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Welcome to ALEC Exposed!

You can read the bills and analysis without signing up to be a contributing editor.

You can also help by writing about the bills or writing about your state's experience with the bills, on this website, which is a collaborative wiki like Wikipedia but more specialized. Please post your discoveries about individual bills based ALEC's "model" legislation in your state to this wiki, using the format described below.

You can also join us in documenting information about the corporations, politicians, and others involved in ALEC through our sister website, SourceWatch.org, which focuses on corporations and people trying to influence the media and our democracy. To do that, please visit our sister site SourceWatch and add to our articles there, or start a new article of your own.

Please share your work with fellow journalists, bloggers, colleagues, or friends. Expand awareness in your social network through sites like Facebook. On Twitter, make sure to tag your contributions with the #ALECexposed hash tag so that others in your state and around the country can learn from your work! You can also start a discussion on our Community Discussion page.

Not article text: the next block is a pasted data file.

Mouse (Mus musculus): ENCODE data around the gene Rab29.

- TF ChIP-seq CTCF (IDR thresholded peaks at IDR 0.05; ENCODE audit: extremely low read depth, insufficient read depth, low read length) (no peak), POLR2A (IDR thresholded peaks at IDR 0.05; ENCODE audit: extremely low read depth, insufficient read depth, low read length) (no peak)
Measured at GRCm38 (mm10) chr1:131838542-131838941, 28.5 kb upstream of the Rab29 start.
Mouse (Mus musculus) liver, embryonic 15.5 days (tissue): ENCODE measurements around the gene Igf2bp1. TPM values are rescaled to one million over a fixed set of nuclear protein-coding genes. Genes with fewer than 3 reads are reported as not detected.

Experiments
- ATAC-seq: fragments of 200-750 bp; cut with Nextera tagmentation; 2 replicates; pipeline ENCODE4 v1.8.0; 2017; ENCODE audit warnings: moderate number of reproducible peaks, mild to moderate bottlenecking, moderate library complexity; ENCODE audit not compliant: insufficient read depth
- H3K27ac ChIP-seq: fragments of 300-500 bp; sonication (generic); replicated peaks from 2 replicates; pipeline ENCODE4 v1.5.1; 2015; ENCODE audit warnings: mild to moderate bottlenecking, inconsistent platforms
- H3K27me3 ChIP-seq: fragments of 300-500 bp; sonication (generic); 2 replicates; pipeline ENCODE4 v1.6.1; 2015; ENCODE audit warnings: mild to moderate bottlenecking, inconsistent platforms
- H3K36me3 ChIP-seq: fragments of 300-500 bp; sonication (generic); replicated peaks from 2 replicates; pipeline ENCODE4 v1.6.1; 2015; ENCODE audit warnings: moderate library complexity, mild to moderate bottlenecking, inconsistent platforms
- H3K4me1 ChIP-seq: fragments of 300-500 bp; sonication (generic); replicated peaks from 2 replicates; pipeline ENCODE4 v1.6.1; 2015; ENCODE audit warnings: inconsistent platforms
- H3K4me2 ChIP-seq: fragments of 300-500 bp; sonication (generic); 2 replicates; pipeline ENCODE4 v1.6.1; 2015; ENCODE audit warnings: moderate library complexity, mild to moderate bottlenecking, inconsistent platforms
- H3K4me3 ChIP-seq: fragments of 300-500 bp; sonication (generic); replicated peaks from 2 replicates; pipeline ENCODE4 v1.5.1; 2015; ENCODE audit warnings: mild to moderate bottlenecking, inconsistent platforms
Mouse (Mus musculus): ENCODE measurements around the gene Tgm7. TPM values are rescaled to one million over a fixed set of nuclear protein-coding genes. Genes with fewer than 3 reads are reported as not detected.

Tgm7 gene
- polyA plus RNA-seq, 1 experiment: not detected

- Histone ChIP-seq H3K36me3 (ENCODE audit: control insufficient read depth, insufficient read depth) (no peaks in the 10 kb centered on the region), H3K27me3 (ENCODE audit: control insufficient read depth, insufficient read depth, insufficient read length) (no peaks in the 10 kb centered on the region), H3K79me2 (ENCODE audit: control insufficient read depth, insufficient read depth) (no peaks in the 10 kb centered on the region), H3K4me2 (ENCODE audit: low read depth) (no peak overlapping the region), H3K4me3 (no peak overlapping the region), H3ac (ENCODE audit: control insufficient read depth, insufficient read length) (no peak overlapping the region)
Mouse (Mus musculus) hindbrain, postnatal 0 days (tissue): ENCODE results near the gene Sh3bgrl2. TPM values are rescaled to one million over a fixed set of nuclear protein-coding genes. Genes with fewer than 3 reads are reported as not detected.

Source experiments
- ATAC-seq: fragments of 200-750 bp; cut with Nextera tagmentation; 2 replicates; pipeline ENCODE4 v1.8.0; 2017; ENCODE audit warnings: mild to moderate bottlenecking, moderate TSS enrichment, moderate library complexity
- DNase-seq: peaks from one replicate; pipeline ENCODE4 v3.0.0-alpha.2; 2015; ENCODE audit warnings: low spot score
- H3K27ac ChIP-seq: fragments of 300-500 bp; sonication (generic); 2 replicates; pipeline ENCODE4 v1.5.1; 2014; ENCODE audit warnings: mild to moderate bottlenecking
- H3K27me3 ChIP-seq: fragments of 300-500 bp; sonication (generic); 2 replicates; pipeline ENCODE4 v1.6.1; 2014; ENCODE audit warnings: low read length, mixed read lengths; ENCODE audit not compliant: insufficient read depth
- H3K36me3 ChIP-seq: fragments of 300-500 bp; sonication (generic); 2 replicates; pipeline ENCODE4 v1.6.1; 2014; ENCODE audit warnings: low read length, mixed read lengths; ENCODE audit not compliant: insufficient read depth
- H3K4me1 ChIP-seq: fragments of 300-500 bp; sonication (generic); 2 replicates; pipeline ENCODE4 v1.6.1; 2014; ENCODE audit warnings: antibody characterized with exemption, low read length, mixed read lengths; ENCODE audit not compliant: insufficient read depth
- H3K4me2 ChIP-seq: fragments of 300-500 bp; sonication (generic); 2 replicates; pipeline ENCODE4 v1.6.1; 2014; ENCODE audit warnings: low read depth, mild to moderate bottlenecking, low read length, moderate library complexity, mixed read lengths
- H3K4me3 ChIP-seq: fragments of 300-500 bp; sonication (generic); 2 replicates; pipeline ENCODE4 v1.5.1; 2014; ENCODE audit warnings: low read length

Join the effort to expose ALEC and help write history.

Post Articles to ALEC Exposed

Write about a Bill

  • Identify bills from the collection of bills introduced in your state or that you are interested in. Help us keep this wiki up-to-date. This is a collaborative project and relies on the contributions of citizens on the ground in states throughout the country. Your expertise is welcome and, indeed, completely necessary to make this project effective!
  • Start by searching for your bill in the search box in the upper right-hand corner of the wiki. If a page has already been created for that bill, that will show first in the results. If not, the first result will be a red link like the following:

"Create the page 'Paycheck Protection Act' on this wiki!"

Click this link and it will take you to a new page for you to start your article.

Write about Your State

  • Write about ALEC members and ALEC-modeled bills in your state. You can also start -- or add to -- an article focused on your state: what ALEC-modeled bills have passed in your state, which of your legislators are ALEC members, and what corporations you've discovered are rewriting laws in your state through ALEC.
  • Start by searching for your state in the search box in the upper right-hand corner of the wiki. If a page has already been started for your state, that will show first in the results. If not, the first result will be a red link like the following:

"Create the page 'ALEC in Ohio' on this wiki!"

Click this link and it will take you to a new page for you to start your article.

Write about Legislators, Corporations, Groups, or Others

  • Add information about people, names, lobbyists, lobbying firms, politicians and others that are vital to telling the story of how ALEC has affected your schools, neighborhoods, cities, universities, states, etc., to SourceWatch. SourceWatch is a sister site to ALEC Exposed that focuses on the people, corporations, and other names behind the news.